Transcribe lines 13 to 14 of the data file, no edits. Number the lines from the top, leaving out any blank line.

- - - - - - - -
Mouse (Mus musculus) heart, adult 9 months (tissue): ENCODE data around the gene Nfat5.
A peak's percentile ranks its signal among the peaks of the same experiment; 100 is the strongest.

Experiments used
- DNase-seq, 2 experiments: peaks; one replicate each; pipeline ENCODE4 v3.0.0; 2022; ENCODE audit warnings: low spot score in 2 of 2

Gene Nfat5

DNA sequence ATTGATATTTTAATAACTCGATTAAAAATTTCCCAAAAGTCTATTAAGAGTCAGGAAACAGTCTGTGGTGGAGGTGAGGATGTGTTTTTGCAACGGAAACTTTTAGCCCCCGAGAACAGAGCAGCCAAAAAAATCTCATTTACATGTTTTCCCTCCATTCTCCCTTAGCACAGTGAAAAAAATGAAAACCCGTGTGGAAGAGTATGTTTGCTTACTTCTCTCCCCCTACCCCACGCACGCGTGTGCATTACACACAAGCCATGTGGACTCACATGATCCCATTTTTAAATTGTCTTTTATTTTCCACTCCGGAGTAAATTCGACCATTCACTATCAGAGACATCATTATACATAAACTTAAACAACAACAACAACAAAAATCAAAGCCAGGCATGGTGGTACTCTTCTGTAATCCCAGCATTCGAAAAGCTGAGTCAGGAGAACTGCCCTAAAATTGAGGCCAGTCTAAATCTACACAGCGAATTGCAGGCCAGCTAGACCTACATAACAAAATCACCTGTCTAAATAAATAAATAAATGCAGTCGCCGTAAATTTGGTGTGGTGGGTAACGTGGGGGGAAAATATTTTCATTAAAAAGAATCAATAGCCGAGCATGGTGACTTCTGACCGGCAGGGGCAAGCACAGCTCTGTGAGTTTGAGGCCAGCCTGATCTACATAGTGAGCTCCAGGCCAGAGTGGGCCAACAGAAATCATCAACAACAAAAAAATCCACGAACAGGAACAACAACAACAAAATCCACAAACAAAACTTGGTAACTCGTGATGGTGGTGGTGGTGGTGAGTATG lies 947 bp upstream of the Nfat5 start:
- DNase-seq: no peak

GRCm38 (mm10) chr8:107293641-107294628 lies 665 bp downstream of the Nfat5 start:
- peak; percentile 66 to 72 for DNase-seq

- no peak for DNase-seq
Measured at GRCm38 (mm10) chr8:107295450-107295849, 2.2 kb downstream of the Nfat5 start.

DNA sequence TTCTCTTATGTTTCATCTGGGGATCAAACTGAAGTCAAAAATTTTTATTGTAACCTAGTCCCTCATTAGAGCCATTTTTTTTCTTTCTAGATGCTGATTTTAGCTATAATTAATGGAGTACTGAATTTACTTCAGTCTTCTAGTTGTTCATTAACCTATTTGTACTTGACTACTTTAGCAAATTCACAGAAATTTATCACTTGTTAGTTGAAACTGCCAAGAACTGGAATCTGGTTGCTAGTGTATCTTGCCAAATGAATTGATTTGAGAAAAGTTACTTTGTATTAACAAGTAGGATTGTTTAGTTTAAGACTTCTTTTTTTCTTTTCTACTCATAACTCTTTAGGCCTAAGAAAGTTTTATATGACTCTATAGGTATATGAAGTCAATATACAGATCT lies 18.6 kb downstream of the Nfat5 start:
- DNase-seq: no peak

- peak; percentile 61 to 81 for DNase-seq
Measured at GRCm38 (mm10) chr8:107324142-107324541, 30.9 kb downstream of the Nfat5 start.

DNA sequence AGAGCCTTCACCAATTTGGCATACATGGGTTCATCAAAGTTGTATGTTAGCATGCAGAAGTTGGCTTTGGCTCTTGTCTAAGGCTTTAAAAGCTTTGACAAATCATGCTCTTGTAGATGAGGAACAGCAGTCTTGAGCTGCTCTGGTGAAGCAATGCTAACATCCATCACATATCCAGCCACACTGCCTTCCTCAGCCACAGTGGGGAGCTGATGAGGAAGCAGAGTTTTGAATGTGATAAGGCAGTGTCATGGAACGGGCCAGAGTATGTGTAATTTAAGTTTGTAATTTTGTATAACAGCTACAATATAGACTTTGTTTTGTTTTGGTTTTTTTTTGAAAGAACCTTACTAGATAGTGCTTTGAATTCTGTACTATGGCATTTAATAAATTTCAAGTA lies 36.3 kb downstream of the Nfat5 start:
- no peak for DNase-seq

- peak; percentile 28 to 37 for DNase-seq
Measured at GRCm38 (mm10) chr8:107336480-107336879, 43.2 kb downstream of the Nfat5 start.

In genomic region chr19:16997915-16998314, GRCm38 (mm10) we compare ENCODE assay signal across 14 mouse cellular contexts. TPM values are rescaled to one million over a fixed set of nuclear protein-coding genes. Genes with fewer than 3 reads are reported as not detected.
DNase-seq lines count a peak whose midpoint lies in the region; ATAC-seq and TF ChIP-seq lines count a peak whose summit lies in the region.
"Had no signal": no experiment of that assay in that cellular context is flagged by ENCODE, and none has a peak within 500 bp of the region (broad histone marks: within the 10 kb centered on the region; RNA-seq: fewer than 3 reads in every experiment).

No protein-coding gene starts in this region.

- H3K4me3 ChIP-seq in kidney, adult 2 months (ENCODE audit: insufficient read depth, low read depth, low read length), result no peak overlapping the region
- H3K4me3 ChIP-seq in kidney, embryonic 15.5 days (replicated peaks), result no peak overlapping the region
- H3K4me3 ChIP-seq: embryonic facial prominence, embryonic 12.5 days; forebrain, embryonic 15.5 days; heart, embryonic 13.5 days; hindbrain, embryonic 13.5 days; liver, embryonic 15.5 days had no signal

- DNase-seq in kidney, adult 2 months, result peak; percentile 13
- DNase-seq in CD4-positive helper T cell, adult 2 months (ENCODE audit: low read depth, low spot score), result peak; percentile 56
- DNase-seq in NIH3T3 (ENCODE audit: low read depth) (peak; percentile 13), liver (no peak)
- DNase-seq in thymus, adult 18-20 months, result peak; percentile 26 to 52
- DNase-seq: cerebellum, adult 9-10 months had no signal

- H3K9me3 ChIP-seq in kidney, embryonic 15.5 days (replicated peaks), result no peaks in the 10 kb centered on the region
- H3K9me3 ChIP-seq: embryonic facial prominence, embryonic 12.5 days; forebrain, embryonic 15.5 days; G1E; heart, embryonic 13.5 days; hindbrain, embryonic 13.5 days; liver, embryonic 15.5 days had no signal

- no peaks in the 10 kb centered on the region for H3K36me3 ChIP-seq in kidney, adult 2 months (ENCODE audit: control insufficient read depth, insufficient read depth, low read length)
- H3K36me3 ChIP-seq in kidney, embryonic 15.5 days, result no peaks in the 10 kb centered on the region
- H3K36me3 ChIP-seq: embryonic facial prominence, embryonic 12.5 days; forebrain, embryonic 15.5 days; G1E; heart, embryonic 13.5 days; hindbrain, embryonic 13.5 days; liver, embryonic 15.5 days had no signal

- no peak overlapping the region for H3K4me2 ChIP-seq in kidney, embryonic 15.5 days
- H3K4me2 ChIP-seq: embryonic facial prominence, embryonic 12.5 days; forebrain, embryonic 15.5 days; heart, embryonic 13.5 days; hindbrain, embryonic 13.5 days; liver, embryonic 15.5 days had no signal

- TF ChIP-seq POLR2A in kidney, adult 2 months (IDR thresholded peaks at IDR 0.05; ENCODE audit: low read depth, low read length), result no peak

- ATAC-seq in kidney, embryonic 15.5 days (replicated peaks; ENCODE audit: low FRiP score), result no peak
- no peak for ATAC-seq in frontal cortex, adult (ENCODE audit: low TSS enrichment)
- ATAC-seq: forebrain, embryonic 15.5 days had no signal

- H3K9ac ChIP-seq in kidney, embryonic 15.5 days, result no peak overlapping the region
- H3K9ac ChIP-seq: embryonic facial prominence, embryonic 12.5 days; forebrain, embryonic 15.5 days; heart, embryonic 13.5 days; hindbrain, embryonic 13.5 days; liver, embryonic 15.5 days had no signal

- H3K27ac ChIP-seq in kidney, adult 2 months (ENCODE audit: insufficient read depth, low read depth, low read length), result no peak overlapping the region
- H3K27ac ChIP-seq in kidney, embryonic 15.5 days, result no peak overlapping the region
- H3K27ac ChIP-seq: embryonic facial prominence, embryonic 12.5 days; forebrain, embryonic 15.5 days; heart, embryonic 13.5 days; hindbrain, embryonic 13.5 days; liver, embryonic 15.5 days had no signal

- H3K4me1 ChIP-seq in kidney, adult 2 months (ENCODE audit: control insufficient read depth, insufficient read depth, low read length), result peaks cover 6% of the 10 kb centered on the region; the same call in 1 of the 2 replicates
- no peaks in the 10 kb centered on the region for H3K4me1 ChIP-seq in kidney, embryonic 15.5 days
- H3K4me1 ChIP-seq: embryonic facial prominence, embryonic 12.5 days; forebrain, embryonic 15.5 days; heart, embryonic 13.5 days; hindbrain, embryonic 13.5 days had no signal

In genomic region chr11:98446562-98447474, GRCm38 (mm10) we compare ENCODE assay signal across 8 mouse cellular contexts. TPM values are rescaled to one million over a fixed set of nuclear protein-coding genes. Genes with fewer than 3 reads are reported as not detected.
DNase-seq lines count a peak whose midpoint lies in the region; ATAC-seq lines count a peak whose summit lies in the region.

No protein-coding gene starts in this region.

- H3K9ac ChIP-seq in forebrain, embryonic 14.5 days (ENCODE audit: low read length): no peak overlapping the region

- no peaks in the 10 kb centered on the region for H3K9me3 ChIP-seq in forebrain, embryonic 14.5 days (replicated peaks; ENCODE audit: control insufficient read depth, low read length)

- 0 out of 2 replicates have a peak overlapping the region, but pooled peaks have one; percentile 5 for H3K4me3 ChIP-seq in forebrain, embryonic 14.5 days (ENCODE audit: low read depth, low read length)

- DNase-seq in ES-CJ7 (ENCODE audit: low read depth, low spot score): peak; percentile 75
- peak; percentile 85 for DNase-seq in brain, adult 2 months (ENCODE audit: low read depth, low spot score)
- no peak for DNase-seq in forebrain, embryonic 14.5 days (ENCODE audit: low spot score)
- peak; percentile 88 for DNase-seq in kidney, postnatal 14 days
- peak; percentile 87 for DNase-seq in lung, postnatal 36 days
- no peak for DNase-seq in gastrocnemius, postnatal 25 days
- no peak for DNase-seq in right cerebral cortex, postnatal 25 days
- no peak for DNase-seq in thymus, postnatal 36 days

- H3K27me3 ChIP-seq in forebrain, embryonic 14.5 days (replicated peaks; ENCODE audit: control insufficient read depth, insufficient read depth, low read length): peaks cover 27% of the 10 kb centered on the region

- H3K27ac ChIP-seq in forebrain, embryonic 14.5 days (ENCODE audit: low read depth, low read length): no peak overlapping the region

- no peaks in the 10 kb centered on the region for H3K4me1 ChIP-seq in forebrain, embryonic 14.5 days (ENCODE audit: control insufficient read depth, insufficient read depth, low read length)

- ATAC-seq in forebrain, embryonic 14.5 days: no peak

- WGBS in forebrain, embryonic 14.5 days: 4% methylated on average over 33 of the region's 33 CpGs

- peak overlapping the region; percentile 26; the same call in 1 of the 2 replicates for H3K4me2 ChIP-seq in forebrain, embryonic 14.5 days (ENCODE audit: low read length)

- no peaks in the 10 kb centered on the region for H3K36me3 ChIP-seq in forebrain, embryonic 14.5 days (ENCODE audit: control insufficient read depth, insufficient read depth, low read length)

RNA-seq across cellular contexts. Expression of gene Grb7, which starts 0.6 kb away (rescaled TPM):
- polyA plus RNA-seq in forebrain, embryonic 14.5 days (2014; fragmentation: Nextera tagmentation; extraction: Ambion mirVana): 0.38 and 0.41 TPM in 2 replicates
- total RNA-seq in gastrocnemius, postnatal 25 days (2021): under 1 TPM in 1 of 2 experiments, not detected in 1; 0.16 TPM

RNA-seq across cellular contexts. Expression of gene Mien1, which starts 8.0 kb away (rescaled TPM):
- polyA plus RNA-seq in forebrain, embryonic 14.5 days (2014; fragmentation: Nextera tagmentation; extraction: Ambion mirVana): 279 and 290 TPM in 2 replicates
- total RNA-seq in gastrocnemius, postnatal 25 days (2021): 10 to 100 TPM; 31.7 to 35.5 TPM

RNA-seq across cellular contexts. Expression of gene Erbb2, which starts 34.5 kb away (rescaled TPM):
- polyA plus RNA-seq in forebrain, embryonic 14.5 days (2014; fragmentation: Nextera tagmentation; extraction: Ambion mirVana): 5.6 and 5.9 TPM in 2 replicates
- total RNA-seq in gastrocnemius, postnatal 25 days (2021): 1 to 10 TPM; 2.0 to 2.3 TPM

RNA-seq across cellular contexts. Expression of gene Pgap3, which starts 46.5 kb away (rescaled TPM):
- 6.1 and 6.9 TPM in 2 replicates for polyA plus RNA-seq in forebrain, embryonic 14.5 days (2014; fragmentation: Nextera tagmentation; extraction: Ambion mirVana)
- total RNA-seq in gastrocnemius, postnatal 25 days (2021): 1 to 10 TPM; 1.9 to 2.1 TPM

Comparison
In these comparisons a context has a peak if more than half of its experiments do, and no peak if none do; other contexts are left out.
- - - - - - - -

- DNase-seq: no peak

- peak; percentile 61 to 81 for DNase-seq